mouldable bone substitute

Sintlife-mouldable bone substitute

Mg-substituted apatite: just as nature dedigned it

It has been demonstrated that the presence of Mg2+ enables the hydroxyapatite crystal cell structure to become unstable and biologically active, promoting rapid cell-mediated material resorption, bone formation and remodelling.

In addition, Mg2+ substituted apatite displays improved surface properties: the biomaterial effectively interacts with water molecules* to rapidly capture the key proteins involved in osteogenesis.

*Bertinetti et al. Langmuir (2009)


Material resorption and new bone formation

SINTlife is a unique material that interacts with bone-forming cells and promotes deposition of new bone tissue. Thanks to its specific biomimetic chemical composition, nano-structure and surface properties, SINTlife is remodelled and resorbed by cellular action over a period of 6-18 months, allowing for sufficient biostimulative scaffold to remain during the formation and maturation of new bone. 

During the remodelling phase, osteoclastic resorption and osteoblastic osteogenenetic activities are seen around the remaining SINTlife particles*, up to a complete bone regeneration. As a result, SINTlife leads to a physiological, rapid and effective repair.

*Landi et al., J. Mater Sci: Mater Med (2008)

SINTlife is ideal for various surgical procedures:

· Maintaining the bone crest

· Maxillary sinus lift also through crest

· Periodontal bone lesions

· Furcations (Classes I and II)

SINTlife may be mixed with autologous bone, biological fluids, bone marrow concentrate and growth factors.

SINTlife is available with the following codes:


q.ty per Package
Putty 2 syringes 0,5 cc each.
2x0,5 cc


q.ty per Package
Microgranules 450-600 micron – 0,5 g
Microgranules 600-900 micron – 0,5 g
Microgranules 450-600 micron
2 single-doses 0,5 g
Microgranules 600-900 micron
2 single-doses 0,5 g
  1. Barbanti Brodano, G., Mazzoni, E., Tognon, M., Griffoni, C. & Manfrini, M. Human mesenchymal stem cells and biomaterials interaction: a promising synergy to improve spine fusion. Eur Spine J 21 Suppl 1, S3–9 (2012).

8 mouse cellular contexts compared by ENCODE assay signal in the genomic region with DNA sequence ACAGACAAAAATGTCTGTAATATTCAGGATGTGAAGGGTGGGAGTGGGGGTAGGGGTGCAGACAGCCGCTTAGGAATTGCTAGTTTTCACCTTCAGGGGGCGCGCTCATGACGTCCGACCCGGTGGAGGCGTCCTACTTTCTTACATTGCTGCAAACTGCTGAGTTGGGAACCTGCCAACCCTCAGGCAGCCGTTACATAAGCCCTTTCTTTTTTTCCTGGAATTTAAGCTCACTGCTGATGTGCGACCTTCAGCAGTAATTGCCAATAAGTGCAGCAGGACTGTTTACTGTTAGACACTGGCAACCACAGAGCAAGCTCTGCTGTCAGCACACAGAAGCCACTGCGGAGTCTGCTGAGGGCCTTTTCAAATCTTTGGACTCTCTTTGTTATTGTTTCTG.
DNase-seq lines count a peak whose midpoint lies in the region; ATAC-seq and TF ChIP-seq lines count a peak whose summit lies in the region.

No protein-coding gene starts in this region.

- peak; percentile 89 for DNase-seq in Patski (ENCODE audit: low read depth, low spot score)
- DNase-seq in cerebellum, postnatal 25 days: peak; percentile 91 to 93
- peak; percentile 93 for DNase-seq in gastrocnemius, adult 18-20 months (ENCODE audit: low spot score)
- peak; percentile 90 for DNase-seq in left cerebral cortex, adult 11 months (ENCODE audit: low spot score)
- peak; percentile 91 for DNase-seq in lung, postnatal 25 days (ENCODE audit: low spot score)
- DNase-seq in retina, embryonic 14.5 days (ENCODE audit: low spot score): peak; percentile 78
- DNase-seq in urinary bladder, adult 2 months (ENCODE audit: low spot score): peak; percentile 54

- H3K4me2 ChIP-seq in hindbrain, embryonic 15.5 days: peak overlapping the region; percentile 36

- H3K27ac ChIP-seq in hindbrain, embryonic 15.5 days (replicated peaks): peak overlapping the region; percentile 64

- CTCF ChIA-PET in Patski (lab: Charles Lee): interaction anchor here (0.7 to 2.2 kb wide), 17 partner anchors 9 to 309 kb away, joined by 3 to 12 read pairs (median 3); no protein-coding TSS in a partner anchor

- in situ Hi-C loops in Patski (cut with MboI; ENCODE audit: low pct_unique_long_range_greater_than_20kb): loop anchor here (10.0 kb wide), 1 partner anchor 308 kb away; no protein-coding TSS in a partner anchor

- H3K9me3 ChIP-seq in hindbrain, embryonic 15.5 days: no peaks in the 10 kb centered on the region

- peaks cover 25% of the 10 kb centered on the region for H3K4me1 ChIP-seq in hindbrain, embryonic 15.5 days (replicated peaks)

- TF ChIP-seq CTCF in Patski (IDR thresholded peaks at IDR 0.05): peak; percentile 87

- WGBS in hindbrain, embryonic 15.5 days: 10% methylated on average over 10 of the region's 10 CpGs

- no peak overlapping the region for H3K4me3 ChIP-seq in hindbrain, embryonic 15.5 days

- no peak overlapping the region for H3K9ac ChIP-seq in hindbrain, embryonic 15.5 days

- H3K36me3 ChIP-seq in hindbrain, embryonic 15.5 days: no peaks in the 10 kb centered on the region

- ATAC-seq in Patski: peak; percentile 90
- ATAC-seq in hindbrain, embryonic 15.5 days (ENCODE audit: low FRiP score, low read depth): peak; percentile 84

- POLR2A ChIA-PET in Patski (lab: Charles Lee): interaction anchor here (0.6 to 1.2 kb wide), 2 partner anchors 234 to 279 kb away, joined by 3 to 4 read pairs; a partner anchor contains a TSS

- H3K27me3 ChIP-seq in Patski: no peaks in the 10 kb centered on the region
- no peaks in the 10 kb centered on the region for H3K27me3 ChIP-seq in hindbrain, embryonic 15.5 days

2. Bròdano, G. B. et al. Hydroxyapatite-Based Biomaterials vs. Autologous Bone Graft in Spinal Fusion: An in Vivo Animal Study. Spine (2014). doi:10.1097/BRS.0000000000000311
  3. Caneva, M. et al. Magnesium-enriched hydroxyapatite at immediate implants: a histomorphometric study in dogs. Clin Oral Implants Res 22, 512–517 (2011).
  4. Canullo, L., Bignozzi, I., Cocchetto, R., Cristalli, M. P. & Iannello, G. Immediate positioning of a definitive abutment versus repeated abutment replacements in post-extractive implants: 3-year follow-up of a randomised multicentre clinical trial. Eur J Oral Implantol 3, 285–296 (2010).
  5. Canullo, L., Heinemann, F., Gedrange, T., Biffar, R. & Kunert-Keil, C. Histological evaluation at different times after augmentation of extraction sites grafted with a magnesium-enriched hydroxyapatite: double-blinded randomized controlled trial. Clin Oral Implants Res 24, 398–406 (2013).
  6. Canullo, L. & Sisti, A. Early implant loading after vertical ridge augmentation (VRA) using e-PTFE titanium-reinforced membrane and nano-structured hydroxyapatite: 2-year prospective study. Eur J Oral Implantol 3, 59–69 (2010).
  7. Checchi, V., Savarino, L., Montevecchi, M., Felice, P. & Checchi, L. Clinical-radiographic and histological evaluation of two hydroxyapatites in human extraction sockets: a pilot study. Int J Oral Maxillofac Surg 40, 526–532 (2011).
  8. Crespi, R., Capparè, P., Addis, A. & Gherlone, E. Injectable magnesium-enriched hydroxyapatite putty in peri-implant defects: a histomorphometric analysis in pigs. Int J Oral Maxillofac Implants 27, 95–101 (2012).
  9. Crespi, R., Capparè, P. & Gherlone, E. Magnesium-enriched hydroxyapatite compared to calcium sulfate in the healing of human extraction sockets: radiographic and histomorphometric evaluation at 3 months. J. Periodontol. 80, 210–218 (2009).
  10. Crespi, R., Capparè, P. & Gherlone, E. Dental implants placed in extraction sites grafted with different bone substitutes: radiographic evaluation at 24 months. J. Periodontol. 80, 1616–1621 (2009).
  11. Crespi, R., Capparè, P. & Gherlone, E. Osteotome sinus floor elevation and simultaneous implant placement in grafted biomaterial sockets: 3 years of follow-up. J. Periodontol. 81, 344–349 (2010).


Bibliography sintlife
June 03rd 2014 2/2

  1. Crespi, R. et al. Magnesium-enriched hydroxyapatite versus autologous bone in maxillary sinus grafting: combining histomorphometry with osteoblast gene expression profiles ex vivo. J. Periodontol. 80, 586–593 (2009).
  2. Dallari, D. et al. A prospective, randomised, controlled trial using a Mg-hydroxyapatite - demineralized bone matrix nanocomposite in tibial osteotomy. Biomaterials 33, 72–79 (2012).
  3. Manfrini, M. et al. Mesenchymal stem cells from patients to assay bone graft substitutes. J. Cell. Physiol. 228, 1229–1237 (2013).
  4. Rebaudi, A., Maltono, A. A., Pretto, M. & Benedicenti, S. Sinus grafting with magnesium-enriched bioceramic granules and autogenous bone: a microcomputed tomographic evaluation of 11 patients. Int J Periodontics Restorative Dent 30, 53–61 (2010).
  5. Sisti, A. et al. Clinical evaluation of a ridge augmentation procedure for the severely resorbed alveolar socket: multicenter randomized controlled trial, preliminary results. Clin Oral Implants Res 23, 526–535 (2012)